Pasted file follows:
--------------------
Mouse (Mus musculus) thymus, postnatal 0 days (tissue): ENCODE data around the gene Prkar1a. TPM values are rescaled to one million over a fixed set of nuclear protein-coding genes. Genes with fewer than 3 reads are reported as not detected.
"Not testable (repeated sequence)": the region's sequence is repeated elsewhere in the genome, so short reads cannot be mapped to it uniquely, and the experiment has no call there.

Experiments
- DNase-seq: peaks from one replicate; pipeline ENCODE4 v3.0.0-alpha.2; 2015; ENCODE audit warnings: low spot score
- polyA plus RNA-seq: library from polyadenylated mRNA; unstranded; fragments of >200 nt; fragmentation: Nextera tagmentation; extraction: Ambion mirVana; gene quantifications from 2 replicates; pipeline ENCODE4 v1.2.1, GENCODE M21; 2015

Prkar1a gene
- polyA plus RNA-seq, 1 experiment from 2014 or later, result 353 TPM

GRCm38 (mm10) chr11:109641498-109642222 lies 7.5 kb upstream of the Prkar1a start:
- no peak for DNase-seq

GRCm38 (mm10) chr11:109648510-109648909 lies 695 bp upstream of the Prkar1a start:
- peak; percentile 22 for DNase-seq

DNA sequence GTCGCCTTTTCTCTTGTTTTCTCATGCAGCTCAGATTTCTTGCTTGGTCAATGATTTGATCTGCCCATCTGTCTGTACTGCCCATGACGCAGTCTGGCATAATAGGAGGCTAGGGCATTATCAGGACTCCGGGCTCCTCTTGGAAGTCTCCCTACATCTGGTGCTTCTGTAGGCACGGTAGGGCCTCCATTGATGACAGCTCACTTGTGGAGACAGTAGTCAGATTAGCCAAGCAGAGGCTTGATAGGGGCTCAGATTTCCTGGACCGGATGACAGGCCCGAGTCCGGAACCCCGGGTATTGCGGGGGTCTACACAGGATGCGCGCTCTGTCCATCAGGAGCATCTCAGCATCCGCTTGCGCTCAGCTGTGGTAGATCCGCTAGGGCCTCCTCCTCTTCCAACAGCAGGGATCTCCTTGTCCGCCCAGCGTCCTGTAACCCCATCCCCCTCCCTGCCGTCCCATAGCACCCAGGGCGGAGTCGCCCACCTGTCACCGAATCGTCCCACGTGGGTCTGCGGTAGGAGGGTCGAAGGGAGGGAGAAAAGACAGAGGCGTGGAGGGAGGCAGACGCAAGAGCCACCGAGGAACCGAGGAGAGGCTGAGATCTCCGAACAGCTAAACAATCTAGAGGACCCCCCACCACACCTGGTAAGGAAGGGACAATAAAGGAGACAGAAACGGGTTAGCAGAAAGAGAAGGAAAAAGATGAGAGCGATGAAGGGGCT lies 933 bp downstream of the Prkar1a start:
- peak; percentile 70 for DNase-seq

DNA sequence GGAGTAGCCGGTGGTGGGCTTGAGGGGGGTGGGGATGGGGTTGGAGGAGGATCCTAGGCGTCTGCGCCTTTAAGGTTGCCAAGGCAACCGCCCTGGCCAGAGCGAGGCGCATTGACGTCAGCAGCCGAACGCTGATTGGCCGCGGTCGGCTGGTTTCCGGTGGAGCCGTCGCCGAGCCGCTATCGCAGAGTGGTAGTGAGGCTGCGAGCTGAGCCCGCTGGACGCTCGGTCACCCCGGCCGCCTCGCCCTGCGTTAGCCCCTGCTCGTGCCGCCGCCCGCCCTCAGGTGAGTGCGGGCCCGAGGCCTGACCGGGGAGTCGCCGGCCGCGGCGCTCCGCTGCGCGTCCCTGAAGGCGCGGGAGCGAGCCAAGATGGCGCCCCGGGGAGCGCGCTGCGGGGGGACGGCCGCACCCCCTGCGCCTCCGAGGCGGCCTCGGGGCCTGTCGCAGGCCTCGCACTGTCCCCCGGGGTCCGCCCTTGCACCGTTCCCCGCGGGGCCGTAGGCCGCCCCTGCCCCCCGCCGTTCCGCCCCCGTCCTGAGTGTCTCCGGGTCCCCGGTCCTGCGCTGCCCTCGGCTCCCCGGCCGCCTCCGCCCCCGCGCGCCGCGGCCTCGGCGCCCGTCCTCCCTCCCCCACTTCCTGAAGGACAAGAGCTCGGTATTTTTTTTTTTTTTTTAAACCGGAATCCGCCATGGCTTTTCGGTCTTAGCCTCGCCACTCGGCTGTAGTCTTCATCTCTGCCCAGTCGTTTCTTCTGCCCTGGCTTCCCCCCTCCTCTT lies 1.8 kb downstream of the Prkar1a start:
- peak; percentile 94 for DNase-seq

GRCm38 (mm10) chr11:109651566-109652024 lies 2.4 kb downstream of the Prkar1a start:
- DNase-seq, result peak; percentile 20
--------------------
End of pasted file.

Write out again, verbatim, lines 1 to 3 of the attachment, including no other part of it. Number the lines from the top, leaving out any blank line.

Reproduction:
Mouse (Mus musculus) thymus, postnatal 0 days (tissue): ENCODE data around the gene Prkar1a. TPM values are rescaled to one million over a fixed set of nuclear protein-coding genes. Genes with fewer than 3 reads are reported as not detected.
"Not testable (repeated sequence)": the region's sequence is repeated elsewhere in the genome, so short reads cannot be mapped to it uniquely, and the experiment has no call there.

Experiments